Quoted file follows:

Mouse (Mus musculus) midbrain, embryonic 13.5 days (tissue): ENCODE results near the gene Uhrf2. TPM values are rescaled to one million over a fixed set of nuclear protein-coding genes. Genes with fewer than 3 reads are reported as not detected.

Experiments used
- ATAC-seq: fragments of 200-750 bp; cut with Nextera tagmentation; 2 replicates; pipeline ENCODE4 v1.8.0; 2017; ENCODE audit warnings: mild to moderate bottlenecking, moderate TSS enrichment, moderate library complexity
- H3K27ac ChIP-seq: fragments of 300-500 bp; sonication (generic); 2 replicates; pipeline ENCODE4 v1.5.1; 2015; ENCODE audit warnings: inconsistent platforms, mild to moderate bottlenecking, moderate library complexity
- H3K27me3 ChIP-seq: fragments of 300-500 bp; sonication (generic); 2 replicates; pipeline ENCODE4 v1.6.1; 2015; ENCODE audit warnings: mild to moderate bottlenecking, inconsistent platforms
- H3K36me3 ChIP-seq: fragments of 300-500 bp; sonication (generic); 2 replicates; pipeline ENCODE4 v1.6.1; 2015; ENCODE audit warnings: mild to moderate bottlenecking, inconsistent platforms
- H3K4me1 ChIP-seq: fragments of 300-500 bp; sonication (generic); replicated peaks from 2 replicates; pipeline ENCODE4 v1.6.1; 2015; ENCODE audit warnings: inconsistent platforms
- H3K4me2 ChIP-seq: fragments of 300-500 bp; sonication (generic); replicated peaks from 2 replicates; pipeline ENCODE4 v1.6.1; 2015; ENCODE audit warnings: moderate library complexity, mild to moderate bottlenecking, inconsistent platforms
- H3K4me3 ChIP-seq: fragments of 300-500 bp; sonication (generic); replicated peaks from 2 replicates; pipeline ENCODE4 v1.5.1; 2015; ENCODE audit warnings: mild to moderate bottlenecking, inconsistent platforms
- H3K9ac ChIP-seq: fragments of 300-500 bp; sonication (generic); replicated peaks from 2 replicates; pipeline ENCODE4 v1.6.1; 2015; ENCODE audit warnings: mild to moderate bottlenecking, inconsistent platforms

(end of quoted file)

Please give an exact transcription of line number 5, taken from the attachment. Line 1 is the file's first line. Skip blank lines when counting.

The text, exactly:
- H3K27me3 ChIP-seq: fragments of 300-500 bp; sonication (generic); 2 replicates; pipeline ENCODE4 v1.6.1; 2015; ENCODE audit warnings: mild to moderate bottlenecking, inconsistent platforms